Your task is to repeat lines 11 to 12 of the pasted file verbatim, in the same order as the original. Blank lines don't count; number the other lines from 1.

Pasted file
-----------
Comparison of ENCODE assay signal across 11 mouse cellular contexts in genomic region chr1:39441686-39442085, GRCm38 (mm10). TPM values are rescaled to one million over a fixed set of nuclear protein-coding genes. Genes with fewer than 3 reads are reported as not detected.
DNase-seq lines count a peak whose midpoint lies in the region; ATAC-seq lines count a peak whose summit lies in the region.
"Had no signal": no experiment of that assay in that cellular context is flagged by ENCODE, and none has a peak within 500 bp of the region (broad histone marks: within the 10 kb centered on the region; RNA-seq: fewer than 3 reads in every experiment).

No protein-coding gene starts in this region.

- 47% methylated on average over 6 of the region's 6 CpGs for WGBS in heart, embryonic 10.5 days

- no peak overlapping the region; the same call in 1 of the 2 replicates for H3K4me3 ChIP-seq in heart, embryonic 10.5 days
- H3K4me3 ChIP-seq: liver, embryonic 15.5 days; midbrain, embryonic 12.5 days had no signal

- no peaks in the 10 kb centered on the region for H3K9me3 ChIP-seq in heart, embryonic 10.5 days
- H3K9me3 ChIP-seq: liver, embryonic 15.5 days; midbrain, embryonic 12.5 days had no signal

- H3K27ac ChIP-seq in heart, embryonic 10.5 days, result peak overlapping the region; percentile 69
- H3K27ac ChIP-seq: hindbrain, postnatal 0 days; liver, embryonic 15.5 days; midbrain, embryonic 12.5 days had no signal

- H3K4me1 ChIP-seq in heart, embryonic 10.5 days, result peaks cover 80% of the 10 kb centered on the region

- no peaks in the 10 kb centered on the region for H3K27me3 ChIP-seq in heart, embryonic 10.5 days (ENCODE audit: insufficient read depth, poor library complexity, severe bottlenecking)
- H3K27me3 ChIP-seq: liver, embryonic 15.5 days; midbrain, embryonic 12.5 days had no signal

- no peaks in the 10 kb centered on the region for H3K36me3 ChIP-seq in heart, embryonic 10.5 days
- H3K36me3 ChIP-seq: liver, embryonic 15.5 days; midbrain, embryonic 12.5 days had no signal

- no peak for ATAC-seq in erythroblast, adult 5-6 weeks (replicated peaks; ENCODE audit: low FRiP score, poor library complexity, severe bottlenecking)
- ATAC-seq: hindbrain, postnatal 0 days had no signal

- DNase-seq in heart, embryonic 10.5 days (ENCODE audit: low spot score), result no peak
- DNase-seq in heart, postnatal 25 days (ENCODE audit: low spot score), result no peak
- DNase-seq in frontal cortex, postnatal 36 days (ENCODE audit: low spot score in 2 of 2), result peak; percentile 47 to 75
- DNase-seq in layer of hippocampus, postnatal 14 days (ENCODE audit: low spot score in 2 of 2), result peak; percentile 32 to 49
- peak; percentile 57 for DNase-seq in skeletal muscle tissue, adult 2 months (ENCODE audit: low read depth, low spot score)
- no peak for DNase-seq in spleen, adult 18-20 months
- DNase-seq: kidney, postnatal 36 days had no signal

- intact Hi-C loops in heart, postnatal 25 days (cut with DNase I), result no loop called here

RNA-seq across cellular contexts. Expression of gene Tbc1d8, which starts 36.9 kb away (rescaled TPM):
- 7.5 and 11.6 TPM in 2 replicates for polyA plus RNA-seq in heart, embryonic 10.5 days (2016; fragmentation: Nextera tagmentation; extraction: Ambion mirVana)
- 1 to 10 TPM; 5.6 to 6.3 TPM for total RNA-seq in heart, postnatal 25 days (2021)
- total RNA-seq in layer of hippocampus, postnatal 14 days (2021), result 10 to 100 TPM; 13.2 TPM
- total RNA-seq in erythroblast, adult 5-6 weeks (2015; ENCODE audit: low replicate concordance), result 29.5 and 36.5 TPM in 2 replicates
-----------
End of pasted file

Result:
- H3K27ac ChIP-seq: hindbrain, postnatal 0 days; liver, embryonic 15.5 days; midbrain, embryonic 12.5 days had no signal

- H3K4me1 ChIP-seq in heart, embryonic 10.5 days, result peaks cover 80% of the 10 kb centered on the region